Posts Tagged Secure FTP

FTP Server Security Flaw Discovered

Posted by on Monday, 1 November, 2010

We know that FTP has security issues that are based upon its aging design. But a new flaw, discovered by Maksymilian Arciemowicz, is creating new concerns. This new flaw is calling into question the underlying code-base implemented by literally thousands of FTP server applications.

The flaw resides in several C code libraries that call the glob() function. “Globbing” is a pervasive function that permits the use of wildcard patterns to identify file names. It’s one of the most commonly used processes in transferring large numbers of files with FTP: Instead of individually selecting files, a user may select a folder or a group of files based upon a common string. The common use of *.doc or *.* are examples.

The flaw discovered by Arciemowicz relates to a feature added to C libraries in 2001.  That feature – called GLOB_LIMIT – was designed to limit the amount of memory used during transfer. Because GLOB_LIMIT is not effective, it potentially allows a system’s main memory to be flooded when processing certain patterns and this may, depending on the hardware used, cause the system to become very slow, cease to respond or even crash as a result.

Of course, crashing an FTP server can then permit other security violations to take place – not only on the server side. For instance, a hung FTP server that is in the midst of a conversation with a client can leave the client’s data in the open. This represents a serious potential security hole for the client software itself.

In most servers, the function is implemented via libc, but some vendors have integrated the globbing feature directly into their products, with an option in the configuration settings for it to be disabled. Arciemowicz said that OpenBSD 4.7, NetBSD 5.0.2, FreeBSD 7.3 / 8.1, Oracle Sun Solaris 10 and GNU Libc (glibc) are affected. FTP and SFTP servers all tend to support globbing, so it’s important to either disable globbing in the configuration of the server side, and/or to contact the software vendor about the use of this underlying function to discuss how to the function.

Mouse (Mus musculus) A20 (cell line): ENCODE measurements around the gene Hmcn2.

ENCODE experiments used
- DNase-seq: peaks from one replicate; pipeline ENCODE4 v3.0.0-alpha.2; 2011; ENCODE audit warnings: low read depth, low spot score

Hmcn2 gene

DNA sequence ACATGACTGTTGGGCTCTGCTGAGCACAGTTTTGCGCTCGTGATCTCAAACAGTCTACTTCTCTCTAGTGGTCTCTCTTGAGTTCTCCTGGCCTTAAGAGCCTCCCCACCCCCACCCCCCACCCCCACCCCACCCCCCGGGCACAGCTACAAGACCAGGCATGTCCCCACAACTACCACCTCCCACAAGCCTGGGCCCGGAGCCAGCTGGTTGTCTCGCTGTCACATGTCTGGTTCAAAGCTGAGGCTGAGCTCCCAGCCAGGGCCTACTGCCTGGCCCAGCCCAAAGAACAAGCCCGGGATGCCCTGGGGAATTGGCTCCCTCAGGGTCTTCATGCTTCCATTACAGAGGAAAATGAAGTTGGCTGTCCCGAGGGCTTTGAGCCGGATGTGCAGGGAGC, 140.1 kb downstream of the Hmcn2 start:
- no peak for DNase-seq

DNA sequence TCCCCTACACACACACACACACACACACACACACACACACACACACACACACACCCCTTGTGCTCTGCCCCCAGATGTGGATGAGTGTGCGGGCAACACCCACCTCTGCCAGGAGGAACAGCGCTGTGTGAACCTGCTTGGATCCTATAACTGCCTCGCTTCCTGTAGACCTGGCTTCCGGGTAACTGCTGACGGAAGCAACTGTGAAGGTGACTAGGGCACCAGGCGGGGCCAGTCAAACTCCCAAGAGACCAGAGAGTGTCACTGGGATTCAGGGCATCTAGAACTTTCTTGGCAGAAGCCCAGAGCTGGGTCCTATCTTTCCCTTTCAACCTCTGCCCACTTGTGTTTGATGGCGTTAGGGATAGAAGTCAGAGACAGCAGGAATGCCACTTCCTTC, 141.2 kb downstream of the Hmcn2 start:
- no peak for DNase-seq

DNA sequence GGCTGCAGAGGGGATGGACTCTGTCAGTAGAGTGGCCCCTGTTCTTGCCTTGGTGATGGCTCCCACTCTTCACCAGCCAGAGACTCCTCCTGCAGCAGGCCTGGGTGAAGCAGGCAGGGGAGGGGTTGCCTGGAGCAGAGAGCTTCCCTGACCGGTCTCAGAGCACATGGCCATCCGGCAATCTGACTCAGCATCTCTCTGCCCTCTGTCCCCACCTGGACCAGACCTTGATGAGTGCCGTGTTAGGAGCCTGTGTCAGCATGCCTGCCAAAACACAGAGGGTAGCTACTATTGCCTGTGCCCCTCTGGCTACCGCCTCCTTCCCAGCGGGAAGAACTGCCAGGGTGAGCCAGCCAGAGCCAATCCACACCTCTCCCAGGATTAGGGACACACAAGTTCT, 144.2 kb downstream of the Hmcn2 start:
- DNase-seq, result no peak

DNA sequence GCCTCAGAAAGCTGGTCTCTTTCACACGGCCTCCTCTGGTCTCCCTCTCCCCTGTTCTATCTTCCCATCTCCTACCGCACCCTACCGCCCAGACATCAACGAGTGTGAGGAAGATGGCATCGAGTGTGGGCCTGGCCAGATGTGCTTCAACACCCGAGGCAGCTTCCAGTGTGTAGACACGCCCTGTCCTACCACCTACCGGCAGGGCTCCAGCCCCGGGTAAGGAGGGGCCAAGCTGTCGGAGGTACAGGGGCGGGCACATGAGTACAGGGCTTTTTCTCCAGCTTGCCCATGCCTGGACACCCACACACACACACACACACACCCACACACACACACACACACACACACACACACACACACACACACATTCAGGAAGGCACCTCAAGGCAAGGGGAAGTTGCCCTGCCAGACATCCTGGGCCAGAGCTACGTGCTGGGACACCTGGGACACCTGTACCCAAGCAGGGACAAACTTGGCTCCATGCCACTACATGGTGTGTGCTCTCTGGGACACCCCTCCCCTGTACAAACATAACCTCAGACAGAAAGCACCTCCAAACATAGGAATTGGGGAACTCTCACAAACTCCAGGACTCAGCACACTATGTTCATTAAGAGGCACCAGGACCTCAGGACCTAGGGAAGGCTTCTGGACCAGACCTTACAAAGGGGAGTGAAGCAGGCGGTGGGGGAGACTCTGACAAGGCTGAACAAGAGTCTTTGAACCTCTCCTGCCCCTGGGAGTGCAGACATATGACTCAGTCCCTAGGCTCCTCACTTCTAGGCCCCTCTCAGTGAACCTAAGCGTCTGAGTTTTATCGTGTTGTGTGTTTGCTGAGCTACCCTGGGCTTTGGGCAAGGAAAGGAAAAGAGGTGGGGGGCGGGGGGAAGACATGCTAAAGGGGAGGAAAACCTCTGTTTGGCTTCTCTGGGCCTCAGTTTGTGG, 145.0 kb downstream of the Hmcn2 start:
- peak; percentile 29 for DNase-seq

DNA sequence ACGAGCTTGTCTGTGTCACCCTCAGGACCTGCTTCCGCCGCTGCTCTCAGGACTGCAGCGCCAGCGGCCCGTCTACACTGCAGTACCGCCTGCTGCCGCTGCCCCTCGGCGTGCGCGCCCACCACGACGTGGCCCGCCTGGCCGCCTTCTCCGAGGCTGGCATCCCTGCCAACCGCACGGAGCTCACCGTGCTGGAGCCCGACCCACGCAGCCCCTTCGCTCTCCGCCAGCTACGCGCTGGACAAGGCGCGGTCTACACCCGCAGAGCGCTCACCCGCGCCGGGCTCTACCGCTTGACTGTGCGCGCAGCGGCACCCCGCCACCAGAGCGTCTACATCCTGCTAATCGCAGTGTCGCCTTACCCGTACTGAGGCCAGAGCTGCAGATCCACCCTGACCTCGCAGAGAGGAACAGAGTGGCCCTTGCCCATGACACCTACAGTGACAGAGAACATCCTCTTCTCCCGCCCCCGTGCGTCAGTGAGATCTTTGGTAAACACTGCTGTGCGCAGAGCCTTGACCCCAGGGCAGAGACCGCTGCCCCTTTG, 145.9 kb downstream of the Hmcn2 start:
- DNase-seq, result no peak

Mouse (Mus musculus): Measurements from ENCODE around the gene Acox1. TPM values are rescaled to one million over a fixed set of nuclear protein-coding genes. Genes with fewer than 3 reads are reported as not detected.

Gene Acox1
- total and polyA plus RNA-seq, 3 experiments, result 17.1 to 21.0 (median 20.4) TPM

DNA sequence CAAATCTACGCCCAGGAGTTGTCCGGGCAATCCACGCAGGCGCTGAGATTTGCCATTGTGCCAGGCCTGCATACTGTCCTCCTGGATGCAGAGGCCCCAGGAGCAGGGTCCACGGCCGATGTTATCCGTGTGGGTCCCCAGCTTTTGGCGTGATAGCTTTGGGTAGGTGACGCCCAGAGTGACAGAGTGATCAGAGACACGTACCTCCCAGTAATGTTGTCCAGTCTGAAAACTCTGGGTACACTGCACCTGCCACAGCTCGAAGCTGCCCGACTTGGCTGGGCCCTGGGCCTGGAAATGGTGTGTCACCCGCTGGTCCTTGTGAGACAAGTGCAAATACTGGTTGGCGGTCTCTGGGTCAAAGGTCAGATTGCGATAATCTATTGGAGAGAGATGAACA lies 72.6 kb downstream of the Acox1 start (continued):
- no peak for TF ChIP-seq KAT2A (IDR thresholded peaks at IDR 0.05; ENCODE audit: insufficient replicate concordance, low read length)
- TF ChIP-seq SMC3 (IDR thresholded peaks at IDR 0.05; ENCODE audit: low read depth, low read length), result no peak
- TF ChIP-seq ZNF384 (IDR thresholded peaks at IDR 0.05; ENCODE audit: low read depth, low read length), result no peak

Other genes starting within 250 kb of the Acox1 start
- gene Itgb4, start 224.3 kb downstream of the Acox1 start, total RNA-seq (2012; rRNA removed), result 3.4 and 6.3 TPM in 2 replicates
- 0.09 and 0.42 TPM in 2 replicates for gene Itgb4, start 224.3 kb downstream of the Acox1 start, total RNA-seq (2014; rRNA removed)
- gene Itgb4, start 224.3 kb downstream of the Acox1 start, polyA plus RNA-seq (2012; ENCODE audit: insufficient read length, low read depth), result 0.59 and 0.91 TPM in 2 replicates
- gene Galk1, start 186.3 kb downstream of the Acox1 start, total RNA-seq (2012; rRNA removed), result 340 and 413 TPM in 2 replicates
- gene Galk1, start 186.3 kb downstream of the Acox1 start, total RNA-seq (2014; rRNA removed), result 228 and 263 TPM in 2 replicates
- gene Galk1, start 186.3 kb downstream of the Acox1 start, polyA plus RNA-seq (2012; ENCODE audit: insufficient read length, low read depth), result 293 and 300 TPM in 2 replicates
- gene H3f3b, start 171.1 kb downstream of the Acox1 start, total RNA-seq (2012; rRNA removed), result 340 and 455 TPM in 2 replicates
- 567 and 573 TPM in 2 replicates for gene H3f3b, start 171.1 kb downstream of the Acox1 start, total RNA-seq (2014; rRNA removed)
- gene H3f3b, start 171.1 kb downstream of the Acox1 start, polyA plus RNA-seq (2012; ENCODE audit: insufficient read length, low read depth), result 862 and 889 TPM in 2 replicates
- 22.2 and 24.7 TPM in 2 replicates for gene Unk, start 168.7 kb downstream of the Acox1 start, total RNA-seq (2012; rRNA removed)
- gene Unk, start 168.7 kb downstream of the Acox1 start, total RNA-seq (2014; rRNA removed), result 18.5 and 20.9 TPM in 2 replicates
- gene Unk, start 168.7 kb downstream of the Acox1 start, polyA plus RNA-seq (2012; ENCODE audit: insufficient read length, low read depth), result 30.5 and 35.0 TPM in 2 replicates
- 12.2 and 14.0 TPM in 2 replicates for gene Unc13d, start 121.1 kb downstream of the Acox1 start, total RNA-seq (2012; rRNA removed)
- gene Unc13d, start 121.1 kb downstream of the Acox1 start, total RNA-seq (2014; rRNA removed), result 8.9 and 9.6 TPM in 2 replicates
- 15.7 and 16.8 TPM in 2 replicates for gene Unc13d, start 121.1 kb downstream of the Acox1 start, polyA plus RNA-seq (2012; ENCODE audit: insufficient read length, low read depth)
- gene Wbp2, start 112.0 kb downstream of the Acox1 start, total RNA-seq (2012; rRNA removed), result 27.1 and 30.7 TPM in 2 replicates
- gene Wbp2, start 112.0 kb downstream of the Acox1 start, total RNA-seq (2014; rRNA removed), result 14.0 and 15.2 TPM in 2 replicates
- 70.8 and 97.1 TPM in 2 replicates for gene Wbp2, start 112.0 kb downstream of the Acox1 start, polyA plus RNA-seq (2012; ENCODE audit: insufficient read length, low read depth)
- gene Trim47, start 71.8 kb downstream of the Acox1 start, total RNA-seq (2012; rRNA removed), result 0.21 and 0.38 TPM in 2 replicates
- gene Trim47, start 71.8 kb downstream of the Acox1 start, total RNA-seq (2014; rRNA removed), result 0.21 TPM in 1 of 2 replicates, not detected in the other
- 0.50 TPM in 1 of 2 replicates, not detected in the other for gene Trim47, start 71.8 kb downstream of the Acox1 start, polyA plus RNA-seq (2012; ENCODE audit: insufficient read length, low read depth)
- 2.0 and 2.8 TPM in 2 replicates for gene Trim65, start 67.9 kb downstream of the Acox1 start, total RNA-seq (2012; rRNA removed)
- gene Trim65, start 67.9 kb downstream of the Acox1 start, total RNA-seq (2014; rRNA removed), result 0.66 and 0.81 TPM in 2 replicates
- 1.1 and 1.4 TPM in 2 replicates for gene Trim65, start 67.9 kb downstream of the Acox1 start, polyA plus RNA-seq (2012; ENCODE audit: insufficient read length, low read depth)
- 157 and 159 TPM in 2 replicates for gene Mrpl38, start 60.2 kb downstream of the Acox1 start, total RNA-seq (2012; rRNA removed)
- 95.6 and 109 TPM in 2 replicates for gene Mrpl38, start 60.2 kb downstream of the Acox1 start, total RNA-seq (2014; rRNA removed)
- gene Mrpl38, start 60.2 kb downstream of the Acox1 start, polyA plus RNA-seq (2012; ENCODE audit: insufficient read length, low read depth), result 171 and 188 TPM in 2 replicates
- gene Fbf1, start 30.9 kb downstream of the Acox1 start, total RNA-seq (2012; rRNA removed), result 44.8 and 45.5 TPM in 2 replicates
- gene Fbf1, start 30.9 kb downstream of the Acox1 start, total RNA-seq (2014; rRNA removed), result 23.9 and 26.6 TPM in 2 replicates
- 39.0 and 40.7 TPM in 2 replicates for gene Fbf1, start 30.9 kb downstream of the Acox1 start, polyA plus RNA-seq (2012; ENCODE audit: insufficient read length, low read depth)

GoAnywhere does not have this issue as it does not use C or the GLOB_LIMIT. GoAnywhere Services is a secure file server that allows trading partners (both internal and external) to securely connect to your system and exchange files within a fully managed and audited solution. Popular file transfer and encryption standards are supported without the need for proprietary client software.

Thomas Stockwell

Thomas M. Stockwell is one of Linoma Software's subject matter experts and a top blogger in the industry. He is Principle Analyst at IT Incendiary, with more than 20 years of experience in IT as a Systems Analyst, Engineer, and IS Director.

More Posts - Website

Who Insures the Insurer?

Posted by on Monday, 2 August, 2010

Do insurance companies maintain Data Security Breach Insurance?

On June 23, 2010 more than 200,000 Anthem Blue Cross customers received letters informing them that their personal information might have been accessed during a security breach of the company’s website. Customers who had pending insurance applications in the system are currently being contacted because information was viewed through an on-line tool that allows users to track the status of their application. Social Security and credit card numbers were potentially viewed.  It’s one more tumble in a cascade of security breaches that can have terrible consequences for the customers and clients of such a large insurance company.